Acknowledgments

This work was supported by the National Natural Science Foundation of China (Grants No. 61170228. No 61332019 61471239) and the Hi-Tech Research and Development Program of China (Grant No: 2013AA122901).

References and links

1. A. Ciurana, J. Martínez-Mateo, M. Peev, A. Poppe, N. Walenta, H. Zbinden, and V. Martłn, “Quantum metropolitan optical network based on wavelength division multiplexing,” Opt. Express 22, 1576–1593 (2014). [CrossRef]   [PubMed]  

2. A. Scherer, B. C. Sanders, and W. Tittel, “Long-distance practical quantum key distribution by entanglement swapping,” Opt. Express 19, 3004–3018 (2011). [CrossRef]   [PubMed]  

3. C. H. Bennett, “Quantum cryptography using any two nonorthogonal states,” Phys. Rev. Lett. 68, 3121 (1992). [CrossRef]   [PubMed]  

4. S. Fossier, E. Diamanti, T. Debuisschert, A. Villing, R. Tualle-Brouri, and P. Grangier, “Field test of a continuous-variable quantum key distribution prototype,” New J. Phys. 11, 045023 (2009). [CrossRef]  

5. A. Leverrier and P. Grangier, “Long distance quantum key distribution with continuous variables,” in Theory of Quantum Computation, Communication, and Cryptography (Springer, 2014), pp. 143–152. [CrossRef]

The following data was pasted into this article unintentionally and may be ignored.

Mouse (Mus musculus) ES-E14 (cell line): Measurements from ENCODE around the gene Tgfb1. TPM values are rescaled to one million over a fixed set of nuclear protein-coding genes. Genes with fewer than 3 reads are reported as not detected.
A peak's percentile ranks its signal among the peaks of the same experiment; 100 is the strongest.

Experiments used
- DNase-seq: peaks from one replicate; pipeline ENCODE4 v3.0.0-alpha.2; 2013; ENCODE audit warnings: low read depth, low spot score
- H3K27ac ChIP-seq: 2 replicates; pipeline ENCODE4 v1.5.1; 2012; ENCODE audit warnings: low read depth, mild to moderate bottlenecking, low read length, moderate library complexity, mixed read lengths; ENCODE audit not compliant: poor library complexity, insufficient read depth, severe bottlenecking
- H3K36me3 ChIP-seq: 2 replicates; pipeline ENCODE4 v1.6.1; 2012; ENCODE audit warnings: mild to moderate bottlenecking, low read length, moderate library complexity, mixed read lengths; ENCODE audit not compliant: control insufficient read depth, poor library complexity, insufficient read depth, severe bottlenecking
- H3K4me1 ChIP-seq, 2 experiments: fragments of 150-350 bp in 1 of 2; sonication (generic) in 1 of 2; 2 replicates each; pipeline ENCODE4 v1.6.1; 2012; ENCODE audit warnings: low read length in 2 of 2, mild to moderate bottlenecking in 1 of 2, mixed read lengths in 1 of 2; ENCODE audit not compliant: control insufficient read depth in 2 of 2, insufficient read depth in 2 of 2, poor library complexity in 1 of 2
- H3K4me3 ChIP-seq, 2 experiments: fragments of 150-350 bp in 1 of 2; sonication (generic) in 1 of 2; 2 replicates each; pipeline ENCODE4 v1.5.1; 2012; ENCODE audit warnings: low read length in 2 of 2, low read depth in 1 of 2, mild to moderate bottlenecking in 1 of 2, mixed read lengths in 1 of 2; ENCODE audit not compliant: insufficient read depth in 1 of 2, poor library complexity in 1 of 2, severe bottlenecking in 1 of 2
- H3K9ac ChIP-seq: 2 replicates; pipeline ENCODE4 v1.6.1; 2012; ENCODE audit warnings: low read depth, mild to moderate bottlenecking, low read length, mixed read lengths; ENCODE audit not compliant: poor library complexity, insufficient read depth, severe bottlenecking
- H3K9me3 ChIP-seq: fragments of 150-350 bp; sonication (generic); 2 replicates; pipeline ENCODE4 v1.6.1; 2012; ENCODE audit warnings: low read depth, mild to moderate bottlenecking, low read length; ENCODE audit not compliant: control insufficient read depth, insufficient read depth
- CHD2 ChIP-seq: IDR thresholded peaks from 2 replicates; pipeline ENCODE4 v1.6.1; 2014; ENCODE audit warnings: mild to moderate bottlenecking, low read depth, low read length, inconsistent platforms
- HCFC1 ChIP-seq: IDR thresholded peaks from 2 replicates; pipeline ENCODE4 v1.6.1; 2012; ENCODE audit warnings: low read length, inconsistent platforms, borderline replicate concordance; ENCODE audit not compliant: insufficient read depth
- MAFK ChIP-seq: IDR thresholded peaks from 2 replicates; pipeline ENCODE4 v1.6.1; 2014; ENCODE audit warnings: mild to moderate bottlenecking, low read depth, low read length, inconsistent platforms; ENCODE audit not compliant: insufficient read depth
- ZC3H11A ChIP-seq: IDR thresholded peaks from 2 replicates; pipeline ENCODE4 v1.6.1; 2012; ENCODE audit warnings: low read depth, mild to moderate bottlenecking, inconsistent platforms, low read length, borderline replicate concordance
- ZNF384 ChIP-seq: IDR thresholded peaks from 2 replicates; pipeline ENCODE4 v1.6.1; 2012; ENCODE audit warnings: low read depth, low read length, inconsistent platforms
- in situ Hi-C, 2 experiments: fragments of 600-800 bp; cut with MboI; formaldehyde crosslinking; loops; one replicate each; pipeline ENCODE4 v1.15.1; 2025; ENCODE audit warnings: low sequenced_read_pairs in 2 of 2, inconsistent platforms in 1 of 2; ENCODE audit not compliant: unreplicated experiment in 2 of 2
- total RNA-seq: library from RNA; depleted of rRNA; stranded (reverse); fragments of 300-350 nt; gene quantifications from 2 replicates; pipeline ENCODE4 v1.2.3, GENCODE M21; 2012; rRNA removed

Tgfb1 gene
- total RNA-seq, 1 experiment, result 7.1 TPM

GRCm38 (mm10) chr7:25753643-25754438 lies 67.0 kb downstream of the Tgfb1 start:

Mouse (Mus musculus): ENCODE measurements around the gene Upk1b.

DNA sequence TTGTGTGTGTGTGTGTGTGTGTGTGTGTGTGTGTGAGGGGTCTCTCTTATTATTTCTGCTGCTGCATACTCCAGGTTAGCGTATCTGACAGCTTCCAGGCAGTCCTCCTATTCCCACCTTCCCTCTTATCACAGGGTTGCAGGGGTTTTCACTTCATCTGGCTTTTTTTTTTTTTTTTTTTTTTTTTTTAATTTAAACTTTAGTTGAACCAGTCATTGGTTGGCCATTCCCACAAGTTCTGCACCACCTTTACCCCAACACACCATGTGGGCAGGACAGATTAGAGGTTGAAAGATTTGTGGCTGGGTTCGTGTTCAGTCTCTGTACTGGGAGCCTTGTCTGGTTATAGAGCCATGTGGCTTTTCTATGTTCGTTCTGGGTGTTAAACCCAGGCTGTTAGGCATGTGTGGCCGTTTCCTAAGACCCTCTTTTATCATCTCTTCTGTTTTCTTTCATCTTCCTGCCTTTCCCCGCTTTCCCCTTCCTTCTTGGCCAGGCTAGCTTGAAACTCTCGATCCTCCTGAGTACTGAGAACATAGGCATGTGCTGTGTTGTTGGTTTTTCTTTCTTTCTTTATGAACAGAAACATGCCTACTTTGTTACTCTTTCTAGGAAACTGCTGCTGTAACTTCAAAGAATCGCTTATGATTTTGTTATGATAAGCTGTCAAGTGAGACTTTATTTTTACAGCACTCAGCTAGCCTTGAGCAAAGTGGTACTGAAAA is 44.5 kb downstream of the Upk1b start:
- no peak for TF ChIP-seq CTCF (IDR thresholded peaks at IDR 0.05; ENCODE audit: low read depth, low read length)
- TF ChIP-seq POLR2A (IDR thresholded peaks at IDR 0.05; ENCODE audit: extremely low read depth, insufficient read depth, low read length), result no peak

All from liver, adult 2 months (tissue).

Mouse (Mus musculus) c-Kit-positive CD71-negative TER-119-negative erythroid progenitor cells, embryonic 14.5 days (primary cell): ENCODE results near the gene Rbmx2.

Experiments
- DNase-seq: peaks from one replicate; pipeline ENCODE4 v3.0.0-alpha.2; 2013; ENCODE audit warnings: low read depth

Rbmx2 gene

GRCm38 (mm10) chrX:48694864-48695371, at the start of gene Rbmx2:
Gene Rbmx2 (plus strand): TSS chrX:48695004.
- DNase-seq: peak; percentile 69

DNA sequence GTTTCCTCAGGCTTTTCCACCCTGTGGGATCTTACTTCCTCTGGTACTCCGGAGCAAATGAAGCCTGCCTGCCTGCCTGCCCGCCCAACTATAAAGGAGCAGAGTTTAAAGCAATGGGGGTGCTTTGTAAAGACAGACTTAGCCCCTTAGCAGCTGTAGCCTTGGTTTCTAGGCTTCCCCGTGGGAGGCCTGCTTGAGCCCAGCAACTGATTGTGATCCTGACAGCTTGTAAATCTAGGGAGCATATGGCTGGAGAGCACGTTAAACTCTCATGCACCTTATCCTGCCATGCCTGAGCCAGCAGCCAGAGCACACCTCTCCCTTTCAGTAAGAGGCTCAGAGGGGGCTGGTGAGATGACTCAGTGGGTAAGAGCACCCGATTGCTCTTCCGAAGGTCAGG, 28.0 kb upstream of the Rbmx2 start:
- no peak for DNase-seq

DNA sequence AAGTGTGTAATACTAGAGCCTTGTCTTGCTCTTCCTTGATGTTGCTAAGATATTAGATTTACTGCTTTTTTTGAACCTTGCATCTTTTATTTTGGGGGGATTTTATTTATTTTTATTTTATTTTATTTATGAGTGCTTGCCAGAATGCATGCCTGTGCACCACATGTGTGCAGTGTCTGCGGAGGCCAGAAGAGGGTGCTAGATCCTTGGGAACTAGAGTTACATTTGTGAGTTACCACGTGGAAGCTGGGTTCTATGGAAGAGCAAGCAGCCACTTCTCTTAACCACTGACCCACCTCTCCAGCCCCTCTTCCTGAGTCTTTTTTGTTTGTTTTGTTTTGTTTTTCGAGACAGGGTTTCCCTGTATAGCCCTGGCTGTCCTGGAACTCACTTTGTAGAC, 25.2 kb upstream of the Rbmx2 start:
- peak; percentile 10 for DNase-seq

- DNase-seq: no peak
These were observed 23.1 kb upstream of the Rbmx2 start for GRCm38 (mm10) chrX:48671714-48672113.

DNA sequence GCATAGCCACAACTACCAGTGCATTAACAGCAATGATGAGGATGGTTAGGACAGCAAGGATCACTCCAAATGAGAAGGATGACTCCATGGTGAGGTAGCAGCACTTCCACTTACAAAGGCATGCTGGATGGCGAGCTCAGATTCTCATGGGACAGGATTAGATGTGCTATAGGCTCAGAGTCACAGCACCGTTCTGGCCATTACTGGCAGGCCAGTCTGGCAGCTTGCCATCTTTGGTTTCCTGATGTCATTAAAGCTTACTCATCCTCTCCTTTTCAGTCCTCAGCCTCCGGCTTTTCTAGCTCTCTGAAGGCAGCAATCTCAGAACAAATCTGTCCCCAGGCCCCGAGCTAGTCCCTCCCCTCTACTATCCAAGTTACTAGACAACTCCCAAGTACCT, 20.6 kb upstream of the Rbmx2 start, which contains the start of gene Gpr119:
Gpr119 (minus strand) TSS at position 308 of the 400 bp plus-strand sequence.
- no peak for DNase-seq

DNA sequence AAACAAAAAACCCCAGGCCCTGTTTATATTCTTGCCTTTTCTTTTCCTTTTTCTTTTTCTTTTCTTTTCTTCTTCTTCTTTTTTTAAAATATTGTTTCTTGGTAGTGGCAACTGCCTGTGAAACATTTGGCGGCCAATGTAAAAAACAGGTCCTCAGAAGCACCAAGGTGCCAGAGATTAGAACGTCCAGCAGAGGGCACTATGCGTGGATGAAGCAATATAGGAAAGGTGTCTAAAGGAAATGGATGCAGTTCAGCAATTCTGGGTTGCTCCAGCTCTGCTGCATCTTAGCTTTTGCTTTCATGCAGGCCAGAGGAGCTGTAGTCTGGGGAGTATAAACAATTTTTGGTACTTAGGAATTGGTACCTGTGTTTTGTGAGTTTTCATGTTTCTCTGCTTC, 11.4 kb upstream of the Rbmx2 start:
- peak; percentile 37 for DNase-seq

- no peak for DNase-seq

6. P. Jouguet, S. Kunz-Jacques, A. Leverrier, P. Grangier, and E. Diamanti, “Experimental demonstration of long-distance continuous-variable quantum key distribution,” Nat. Photonics 7, 378–381 (2013). [CrossRef]  

7. W. Dai, Y. Lu, J. Zhu, and G. Zeng, “An integrated quantum secure communication system,” Sci. China Inf. Sci. 54, 2578–2591 (2011). [CrossRef]  

8. Z. Shen, J. Fang, G. He, and G. Zeng, “Synchronous scheme and experimental realization in continuous variable quantum key distribution system,” Chinese J. Laser 40, 130–135 (2013).

9. Y. Liu, C. Wang, D. Huang, P. Huang, X. Feng, J. Peng, Z. Cao, and G. Zeng, “Study of synchronous technology in high-speed continuous variable quantum key distribution system,” Acta Optica Sinica 35, 96–105 (2015).

10. D. North, “An analysis of the factors which determine signal/noise discrimination in pulsed-carrier systems,” in Proceedings of the IEEE (IEEE, 1963), pp. 1016–1027. [CrossRef]  

11. P. Jouguet, S. Kunz-Jacques, and E. Diamanti, “Preventing calibration attacks on the local oscillator in continuous-variable quantum key distribution,” Phys. Rev. A 87, 062313 (2013). [CrossRef]